Internal Revenue Code section 401(k) was introduced as part of the Revenue Act of 1978. Commonly known as “401(k) plans,” these kinds of plans first came into prominence in the early 1980s. Section 401(k) defines a feature of a defined contribution plan that allows employees to choose to defer some income (and, consequently, defer current taxation of that income) into a retirement account.
In general, defined contribution plans are individual accounts that accumulate employer and employee contributions, plus earnings, the result of which is available to the employee at retirement. The most prevalent 401(k) plan is known as a savings and thrift plan (or some variant such as a thrift-savings plan), which gives the employee the option to invest some percent of earnings that is then matched by employer funds. For example, a plan might allow the employee to contribute from 1-10 percent of their earnings, tax deferred, with the employer matching 50 percent of the first 6 percent of earnings contributed. If the employee chose to contribute 10 percent, the employer would add 3 percent (50 percent of the first 6 percent). The total of 13 percent of earnings would then be invested in the employee’s account.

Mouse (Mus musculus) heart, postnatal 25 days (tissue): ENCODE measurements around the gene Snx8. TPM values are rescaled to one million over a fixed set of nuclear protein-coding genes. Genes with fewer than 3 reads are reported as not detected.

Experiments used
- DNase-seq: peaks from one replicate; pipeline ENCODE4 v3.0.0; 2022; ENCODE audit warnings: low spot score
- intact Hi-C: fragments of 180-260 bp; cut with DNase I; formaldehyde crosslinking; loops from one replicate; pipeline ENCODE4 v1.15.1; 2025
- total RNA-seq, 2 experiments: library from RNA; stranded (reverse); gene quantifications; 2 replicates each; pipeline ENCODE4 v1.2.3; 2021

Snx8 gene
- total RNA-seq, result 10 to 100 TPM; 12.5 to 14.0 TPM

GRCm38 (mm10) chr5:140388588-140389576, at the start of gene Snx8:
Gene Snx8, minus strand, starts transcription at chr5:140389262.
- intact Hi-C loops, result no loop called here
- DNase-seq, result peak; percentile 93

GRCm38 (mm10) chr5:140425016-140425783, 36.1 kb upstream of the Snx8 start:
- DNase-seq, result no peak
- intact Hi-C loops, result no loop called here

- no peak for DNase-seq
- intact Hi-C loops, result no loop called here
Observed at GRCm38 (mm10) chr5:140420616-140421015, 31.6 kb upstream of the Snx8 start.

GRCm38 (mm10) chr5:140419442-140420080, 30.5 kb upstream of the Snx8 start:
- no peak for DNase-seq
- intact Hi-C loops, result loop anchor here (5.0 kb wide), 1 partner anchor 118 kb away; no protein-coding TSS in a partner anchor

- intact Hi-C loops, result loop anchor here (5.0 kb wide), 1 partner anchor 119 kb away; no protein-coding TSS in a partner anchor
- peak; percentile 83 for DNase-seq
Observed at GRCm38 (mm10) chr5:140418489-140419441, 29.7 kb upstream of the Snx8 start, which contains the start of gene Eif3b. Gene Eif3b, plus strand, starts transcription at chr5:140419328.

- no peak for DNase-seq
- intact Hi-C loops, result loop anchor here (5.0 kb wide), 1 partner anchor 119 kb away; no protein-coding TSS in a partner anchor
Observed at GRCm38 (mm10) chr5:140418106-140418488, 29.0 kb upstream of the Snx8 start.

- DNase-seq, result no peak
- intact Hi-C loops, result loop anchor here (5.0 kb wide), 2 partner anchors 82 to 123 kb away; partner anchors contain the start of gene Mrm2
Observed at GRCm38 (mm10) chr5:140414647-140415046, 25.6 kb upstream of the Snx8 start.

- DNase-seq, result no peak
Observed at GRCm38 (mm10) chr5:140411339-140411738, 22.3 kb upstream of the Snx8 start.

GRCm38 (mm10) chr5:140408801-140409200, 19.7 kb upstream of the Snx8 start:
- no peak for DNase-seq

There are other types of defined contribution plans and other ways that section 401(k) is used to allow pretax contributions. In all cases, the total employee and employer contributions are invested, with the employee bearing the risk of investment gains and losses.